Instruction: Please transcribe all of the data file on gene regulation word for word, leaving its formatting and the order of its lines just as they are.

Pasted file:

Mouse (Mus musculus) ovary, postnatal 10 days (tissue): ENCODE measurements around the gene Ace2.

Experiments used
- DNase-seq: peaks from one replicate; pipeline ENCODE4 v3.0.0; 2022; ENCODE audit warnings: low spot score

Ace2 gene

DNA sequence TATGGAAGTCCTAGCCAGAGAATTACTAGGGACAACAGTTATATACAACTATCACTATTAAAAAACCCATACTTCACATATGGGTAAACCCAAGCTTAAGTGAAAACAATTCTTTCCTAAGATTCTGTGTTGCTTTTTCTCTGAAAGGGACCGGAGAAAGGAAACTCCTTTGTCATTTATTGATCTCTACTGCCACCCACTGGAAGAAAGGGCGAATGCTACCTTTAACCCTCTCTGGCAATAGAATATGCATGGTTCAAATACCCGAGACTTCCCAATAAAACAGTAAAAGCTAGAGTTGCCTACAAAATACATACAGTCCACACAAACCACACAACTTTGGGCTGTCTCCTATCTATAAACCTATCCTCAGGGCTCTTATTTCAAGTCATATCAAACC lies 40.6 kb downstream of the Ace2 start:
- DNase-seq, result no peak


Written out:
Mouse (Mus musculus) ovary, postnatal 10 days (tissue): ENCODE measurements around the gene Ace2.

Experiments used
- DNase-seq: peaks from one replicate; pipeline ENCODE4 v3.0.0; 2022; ENCODE audit warnings: low spot score

Ace2 gene

DNA sequence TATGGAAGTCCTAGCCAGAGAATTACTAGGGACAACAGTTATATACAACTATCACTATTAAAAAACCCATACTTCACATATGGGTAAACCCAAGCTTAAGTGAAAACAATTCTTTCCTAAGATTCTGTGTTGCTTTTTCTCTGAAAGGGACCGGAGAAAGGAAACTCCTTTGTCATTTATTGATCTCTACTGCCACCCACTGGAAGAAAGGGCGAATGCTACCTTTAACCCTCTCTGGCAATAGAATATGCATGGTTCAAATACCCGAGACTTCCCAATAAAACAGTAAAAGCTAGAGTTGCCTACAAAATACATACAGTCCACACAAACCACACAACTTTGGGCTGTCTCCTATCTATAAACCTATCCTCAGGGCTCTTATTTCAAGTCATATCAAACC lies 40.6 kb downstream of the Ace2 start:
- DNase-seq, result no peak